The United Nations has reopened its building in Abuja, eight years after the property was destroyed in an attack by a Boko Haram suicide bomber.
The Nigerian government undertook the rebuilding of the property and handed it over to UN officials on Thursday.
On August 21, 2011, a car filled with explosives rammed into the building, setting off an explosion that killed 23 UN staff, including Nigerians, in the first suicide bomb attack in Nigeria.
Witnesses said the car ran through various gates leading to the UN main building as armed guards opened fire to stop it.
Days later, the then spokesperson of Boko Haram, Abu Kaka, who is believed to have been killed by the military, claimed credit for the attack on behalf of his group.
The bombing which levelled the lower floor of the facility, left 76 people injured.
Boko Haram’s Abu Kaka said in a teleconference with journalists that the attack was carried out to force the government to release the group’s detained members.
Mr. Lowcock paid tribute to the 23 UN colleagues, contractors, and visitors who lost their lives that day, “and the many others who were injured.”
“Their sacrifice will never be forgotten. My thoughts today are above all with the families and friends they left behind.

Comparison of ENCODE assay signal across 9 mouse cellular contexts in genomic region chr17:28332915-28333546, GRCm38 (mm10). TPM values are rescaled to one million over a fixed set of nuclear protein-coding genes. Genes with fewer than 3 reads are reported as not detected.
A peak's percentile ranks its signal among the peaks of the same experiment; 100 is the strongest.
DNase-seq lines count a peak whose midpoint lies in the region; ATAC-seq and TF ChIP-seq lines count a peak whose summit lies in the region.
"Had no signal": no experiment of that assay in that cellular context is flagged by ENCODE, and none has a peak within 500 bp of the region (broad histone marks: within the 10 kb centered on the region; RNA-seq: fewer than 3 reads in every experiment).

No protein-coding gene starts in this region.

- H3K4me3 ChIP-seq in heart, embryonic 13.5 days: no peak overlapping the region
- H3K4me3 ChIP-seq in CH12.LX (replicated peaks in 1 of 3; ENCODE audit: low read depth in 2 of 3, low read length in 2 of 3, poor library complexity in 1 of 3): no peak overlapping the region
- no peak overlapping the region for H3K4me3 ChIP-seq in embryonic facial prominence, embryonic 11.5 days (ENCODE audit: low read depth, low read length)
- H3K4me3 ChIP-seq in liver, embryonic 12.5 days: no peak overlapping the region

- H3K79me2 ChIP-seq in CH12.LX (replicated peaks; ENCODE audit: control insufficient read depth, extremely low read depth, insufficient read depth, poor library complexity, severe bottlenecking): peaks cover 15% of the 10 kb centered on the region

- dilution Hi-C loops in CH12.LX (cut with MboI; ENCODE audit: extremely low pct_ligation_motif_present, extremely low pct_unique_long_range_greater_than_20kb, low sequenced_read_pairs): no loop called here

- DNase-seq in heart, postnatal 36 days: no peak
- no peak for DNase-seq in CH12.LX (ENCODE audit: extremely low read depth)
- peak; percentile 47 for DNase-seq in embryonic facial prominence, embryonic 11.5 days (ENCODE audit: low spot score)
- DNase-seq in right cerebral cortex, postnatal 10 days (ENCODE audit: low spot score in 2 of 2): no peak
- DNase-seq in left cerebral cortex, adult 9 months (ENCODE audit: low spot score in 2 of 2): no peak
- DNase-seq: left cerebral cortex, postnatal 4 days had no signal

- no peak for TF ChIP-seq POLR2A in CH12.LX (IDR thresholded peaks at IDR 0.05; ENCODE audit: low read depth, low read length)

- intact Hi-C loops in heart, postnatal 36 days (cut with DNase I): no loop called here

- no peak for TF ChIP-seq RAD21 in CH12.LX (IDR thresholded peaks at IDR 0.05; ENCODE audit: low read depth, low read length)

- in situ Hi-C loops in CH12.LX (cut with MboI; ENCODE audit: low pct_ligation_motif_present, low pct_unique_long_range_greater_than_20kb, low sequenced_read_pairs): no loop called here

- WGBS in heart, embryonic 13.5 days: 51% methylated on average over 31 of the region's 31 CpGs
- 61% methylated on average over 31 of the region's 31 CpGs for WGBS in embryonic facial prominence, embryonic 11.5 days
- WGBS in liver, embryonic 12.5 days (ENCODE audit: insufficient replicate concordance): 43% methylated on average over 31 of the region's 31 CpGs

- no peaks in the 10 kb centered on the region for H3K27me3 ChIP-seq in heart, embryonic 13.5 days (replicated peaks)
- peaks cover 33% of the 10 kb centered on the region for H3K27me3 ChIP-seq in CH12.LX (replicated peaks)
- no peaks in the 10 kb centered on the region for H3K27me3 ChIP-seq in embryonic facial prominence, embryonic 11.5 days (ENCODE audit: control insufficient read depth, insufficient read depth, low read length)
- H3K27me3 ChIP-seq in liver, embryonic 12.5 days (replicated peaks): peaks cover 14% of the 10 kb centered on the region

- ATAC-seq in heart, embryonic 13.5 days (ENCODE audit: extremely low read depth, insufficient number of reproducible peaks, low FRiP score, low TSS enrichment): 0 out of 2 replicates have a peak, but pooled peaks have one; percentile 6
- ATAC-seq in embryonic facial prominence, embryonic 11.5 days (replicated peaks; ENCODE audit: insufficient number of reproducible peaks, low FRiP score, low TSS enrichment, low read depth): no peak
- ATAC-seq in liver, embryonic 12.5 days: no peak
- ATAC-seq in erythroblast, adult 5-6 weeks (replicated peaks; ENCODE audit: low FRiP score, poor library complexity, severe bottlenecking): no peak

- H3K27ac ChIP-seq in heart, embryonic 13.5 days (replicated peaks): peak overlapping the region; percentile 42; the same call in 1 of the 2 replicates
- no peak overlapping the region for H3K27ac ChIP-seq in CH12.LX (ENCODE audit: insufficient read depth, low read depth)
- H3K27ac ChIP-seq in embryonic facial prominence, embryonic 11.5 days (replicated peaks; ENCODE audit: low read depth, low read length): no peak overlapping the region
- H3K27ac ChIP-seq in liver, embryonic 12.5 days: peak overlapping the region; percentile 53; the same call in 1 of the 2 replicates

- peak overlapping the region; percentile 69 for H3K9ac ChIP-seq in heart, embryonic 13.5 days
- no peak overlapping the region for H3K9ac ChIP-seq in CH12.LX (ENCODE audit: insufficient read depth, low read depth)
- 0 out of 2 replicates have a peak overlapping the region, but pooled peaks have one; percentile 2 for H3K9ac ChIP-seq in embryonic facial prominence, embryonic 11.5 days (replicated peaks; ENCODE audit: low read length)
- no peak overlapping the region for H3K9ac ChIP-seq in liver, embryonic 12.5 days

“Today, I want to dedicate this official handover of UN House to all those whose lives were irreversibly changed on that fateful day in 2011.
“This re-opening of UN House is one small way we can honor them. But today is not only about the past. Today we must also look to the future,” said Mr. Lowcock.
The handover ceremony was attended by officials of Nigerian government comprising, Minister of Humanitarian Affairs, Disaster Management and Social Development, Sadiya Faruq; the Minister of Federal Capital Territory, Mohammed Bello; the Minister of Women Affairs, Paulin Tallen; former Chairman Nigeria Economic Summit Group, Kyari Bukar, among others.
During his two-day visit to Nigeria, Mr Lowcock had discussed the humanitarian situation in the northeastern states of Borno, Adamawa and Yobe states.